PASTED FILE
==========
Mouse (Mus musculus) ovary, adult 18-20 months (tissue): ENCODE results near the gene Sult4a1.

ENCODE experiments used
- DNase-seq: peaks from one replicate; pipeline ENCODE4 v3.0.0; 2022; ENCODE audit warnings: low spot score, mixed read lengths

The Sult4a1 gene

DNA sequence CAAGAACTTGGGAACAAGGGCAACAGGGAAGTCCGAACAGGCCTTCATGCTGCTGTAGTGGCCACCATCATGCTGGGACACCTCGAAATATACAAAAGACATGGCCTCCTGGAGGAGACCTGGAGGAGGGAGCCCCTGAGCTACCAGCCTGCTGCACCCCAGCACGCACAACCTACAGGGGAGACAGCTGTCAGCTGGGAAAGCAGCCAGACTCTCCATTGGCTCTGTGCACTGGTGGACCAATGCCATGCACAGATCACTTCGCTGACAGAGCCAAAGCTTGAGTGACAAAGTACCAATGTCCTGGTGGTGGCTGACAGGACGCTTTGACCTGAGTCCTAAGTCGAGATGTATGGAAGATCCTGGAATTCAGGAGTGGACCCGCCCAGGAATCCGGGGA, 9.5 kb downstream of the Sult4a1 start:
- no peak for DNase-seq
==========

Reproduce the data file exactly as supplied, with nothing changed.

Mouse (Mus musculus) ovary, adult 18-20 months (tissue): ENCODE results near the gene Sult4a1.

ENCODE experiments used
- DNase-seq: peaks from one replicate; pipeline ENCODE4 v3.0.0; 2022; ENCODE audit warnings: low spot score, mixed read lengths

The Sult4a1 gene

DNA sequence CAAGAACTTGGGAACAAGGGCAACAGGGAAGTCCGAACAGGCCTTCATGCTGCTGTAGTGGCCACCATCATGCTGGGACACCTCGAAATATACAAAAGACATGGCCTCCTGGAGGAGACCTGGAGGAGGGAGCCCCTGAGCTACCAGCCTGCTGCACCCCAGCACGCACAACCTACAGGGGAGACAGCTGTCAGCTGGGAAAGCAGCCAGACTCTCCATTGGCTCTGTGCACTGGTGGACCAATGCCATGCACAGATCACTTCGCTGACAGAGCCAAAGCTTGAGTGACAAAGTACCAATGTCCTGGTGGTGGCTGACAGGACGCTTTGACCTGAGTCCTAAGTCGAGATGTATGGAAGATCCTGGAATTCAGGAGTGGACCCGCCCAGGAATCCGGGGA, 9.5 kb downstream of the Sult4a1 start:
- no peak for DNase-seq